How to Paint a Garden

Poppies in the garden. Lisa Marder

After tending to your garden it's time to wash off your hands, get out your paint supplies, and do some painting. As did Claude Monet, who created, cared for, and painted his gardens in Giverny, France for forty-three years, you can find endless inspiration in the garden. 

Read Monet's Flower Gardens at Giverny to find out about the source of Monet's inspiration and the subject of many of his famous paintings.

Here are some tips for painting the garden:

Change your point of view. Within steps you can change your point of view dramatically. You can work from afar, capturing the beauty of the whole garden, or get in close, isolating just a few flowers within the frame, or even closer, capturing just one flower that fills the whole painting surface, as did the painter Georgia O'Keeffe.

When composing your painting consider the Rule of Thirds and the Rule of Odds. Diagram out your image and isolate the major shapes. Find the five or seven major shapes. Think of the flowers not as individual blossoms but as masses of shape. If your composition looks too still because there are an even number of flowers or masses of flowers or shapes within it, change your point of view. Or, feel free to deviate from what you actually see and add or eliminate a flower or mass of flowers. You do not have to be absolutely faithful to the garden.

Although inspired by it, the focus in painting is not as much on your subject, but on the painting itself, the two-dimensional surface on which you're creating the illusion of your subject - and you, the artist, have ultimate control.

Look all around you. Look down, get low and look up, look in front of and behind you.

A low point of view - as in a garden snail's view - will aggrandize the flowers, giving them more significance, whereas a higher point of view, which is a more normal one,  will put the garden more in context.

Use a viewfinder or take your camera out to get some different shots of the garden. Read the article, Painting From Photographs.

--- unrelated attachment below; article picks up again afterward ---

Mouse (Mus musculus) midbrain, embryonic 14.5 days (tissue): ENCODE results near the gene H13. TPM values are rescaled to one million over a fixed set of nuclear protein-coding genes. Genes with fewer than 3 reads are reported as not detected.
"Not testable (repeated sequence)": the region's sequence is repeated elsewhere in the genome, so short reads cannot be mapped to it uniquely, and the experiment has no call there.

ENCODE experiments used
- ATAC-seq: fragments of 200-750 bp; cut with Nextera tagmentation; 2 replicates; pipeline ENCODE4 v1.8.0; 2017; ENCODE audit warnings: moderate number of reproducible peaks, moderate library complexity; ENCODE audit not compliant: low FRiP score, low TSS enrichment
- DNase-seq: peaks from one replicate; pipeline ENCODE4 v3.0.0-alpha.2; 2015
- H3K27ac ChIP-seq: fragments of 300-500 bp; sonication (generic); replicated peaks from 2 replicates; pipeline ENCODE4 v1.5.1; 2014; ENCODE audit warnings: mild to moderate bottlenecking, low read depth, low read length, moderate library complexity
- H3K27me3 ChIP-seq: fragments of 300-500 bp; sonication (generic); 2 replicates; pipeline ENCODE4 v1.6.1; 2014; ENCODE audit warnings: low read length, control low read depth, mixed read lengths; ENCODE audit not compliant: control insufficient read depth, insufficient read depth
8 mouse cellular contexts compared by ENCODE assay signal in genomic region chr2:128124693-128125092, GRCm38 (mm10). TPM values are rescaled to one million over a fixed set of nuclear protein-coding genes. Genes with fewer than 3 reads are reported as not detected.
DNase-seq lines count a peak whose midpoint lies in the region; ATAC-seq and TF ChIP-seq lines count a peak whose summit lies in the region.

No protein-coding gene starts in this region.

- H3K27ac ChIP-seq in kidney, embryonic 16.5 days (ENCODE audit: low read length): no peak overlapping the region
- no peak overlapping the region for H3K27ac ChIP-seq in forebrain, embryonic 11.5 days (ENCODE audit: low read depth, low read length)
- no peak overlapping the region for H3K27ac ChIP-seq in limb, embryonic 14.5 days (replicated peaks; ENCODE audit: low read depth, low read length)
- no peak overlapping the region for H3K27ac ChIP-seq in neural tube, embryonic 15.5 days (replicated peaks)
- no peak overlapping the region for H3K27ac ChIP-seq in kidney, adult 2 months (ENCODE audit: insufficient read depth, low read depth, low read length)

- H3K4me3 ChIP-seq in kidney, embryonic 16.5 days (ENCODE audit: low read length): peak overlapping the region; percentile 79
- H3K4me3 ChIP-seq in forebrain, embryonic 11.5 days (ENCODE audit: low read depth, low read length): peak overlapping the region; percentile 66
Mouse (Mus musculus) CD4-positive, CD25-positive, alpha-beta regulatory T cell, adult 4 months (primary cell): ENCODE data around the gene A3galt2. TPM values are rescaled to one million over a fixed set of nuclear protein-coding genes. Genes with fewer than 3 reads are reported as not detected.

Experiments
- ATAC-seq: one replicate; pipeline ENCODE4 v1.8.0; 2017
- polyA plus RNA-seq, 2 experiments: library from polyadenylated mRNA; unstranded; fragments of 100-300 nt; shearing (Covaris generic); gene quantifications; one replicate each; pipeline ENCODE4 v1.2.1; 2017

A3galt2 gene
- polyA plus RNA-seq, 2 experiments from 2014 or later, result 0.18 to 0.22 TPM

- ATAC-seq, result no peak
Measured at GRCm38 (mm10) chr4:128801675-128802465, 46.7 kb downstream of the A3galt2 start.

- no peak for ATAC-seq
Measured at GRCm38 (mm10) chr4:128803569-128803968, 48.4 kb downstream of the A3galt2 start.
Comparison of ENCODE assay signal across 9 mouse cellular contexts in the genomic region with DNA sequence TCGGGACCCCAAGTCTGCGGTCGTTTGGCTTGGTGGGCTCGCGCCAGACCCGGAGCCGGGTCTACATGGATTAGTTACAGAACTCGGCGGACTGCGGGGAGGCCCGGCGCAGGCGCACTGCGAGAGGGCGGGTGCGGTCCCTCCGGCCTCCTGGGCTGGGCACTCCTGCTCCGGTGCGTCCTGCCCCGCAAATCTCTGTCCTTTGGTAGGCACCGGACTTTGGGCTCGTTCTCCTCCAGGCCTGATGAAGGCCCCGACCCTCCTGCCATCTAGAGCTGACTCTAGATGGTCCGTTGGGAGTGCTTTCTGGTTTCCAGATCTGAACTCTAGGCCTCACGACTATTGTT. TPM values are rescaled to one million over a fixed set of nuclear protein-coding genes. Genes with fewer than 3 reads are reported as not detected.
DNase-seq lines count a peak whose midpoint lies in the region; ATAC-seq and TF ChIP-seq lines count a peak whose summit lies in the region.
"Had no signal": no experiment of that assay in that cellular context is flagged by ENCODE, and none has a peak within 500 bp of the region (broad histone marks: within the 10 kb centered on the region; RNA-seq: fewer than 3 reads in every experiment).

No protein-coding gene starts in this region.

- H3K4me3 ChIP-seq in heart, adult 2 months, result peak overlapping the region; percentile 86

Use stone walls, rocks, and other garden features to help provide structure and contrast to the painting. Review the principles of design

Try some Notan studies, diagramming the garden using only black and white to determine the backbone of the painting and create a sense of balance.

Do some studies in black and white and values in between to create the illusion of form, depth, and space. Read .

Pay attention to the light. Where is it coming from? What time of day is it. The Golden Hours, that time just after sunrise and just before sunset, are when most photographers like to shoot as the shadows are long and there is a beautiful golden orange cast on everything. If the garden doesn't inspire you at some time, wait for the light to change. It will, and it may suddenly open up brand new possibilities for painting.

Simplify the details. You do not have to capture every leaf and vein.

Use a large flat brush to quickly lay in the masses and the values. Read more about brushes here.

Capture the complexity of the color relationships. Think about how you use cool and warm colors to  help define space. Read more about color in the article Understanding Color. Also look at the article How to Paint Landscape Greens. 

Use your palette or painting knife for adding depth and texture to the surface of the painting, making it a tactile experience. See this video demonstration on using a painting knife.

Try to capture the living quality of the garden. This is not a flower still life. Beneath the surface of the plants there is movement, growth, life processes. The breeze blows, bees hover, insects fly in and out, birds sing, hummingbirds flit from flower to flower. Try to imbue your painting with that sense of life and movement.

 It helps to paint loosely and freely, without too much detail. Try painting quickly, doing several small paintings, no more than 8 x 10 inches, in a short amount of time - i.e., a half hour for each.

Try painting the garden in a series. This will help to capture the garden's living quality. Consider different times of day, or different types of weather. An overcast day can be a lovely day to paint the garden. Read Painting the Landscape in Series.

Look hard, breathe deep, experience the garden and  let the painting become an extension of yourself as well as of the garden.